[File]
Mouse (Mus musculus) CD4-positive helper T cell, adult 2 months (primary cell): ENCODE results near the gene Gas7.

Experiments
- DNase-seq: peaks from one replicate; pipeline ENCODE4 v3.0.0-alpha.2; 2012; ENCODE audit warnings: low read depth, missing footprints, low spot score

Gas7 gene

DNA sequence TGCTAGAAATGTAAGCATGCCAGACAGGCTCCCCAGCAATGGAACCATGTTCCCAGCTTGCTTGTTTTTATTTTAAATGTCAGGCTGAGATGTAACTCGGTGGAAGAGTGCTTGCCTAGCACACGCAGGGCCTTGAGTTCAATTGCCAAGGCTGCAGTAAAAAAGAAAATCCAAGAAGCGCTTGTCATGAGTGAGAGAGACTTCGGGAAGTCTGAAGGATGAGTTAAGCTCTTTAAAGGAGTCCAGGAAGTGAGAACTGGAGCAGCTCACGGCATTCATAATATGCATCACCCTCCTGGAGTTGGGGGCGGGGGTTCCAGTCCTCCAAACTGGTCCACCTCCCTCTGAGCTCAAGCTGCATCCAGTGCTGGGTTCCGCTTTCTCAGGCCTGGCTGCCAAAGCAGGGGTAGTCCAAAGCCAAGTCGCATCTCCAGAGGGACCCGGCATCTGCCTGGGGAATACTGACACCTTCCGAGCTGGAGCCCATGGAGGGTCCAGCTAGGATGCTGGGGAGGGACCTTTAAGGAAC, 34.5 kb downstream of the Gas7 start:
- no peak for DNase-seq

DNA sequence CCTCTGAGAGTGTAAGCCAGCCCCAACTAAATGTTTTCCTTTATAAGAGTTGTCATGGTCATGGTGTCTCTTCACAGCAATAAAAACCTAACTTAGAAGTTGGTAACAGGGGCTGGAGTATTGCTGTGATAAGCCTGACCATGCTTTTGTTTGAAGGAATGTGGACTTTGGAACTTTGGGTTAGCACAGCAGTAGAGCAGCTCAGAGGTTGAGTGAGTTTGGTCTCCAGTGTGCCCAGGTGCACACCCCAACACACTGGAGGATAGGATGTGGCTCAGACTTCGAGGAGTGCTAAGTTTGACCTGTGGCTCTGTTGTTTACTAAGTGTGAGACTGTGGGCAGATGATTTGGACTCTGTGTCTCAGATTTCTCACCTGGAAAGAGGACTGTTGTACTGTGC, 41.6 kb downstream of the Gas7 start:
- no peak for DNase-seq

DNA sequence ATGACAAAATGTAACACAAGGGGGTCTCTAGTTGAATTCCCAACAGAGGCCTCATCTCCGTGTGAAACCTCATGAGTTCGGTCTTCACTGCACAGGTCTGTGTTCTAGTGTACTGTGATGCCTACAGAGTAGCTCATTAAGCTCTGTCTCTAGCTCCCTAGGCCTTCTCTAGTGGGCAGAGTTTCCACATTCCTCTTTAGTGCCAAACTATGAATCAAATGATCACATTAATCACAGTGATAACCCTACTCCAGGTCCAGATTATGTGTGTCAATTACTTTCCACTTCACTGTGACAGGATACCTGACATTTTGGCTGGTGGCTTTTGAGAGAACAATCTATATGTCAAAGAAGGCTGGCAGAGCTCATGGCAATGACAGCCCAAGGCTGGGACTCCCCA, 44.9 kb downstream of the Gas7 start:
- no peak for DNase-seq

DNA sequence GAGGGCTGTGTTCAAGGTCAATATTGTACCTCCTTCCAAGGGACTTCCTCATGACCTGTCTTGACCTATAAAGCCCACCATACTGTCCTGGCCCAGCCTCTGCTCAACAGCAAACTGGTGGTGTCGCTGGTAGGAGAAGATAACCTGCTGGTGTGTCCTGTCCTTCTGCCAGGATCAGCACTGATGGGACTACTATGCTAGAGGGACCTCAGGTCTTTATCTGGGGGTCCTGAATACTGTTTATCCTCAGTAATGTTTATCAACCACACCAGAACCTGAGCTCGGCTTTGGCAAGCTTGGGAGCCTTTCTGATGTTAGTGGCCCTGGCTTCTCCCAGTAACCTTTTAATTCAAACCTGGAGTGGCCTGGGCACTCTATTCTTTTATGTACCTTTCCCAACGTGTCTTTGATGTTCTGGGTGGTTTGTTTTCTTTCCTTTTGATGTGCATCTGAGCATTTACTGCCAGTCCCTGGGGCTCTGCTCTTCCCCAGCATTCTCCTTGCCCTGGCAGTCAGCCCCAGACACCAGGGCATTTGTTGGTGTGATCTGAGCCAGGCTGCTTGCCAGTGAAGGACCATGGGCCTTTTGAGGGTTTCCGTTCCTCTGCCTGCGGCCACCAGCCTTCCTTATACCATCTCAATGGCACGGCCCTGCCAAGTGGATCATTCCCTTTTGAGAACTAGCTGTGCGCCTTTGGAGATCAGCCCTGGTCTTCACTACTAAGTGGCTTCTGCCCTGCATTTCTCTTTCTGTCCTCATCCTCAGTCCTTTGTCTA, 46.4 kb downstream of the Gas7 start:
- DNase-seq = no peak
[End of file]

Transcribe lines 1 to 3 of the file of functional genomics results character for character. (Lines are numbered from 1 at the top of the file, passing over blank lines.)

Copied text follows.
Mouse (Mus musculus) CD4-positive helper T cell, adult 2 months (primary cell): ENCODE results near the gene Gas7.

Experiments
- DNase-seq: peaks from one replicate; pipeline ENCODE4 v3.0.0-alpha.2; 2012; ENCODE audit warnings: low read depth, missing footprints, low spot score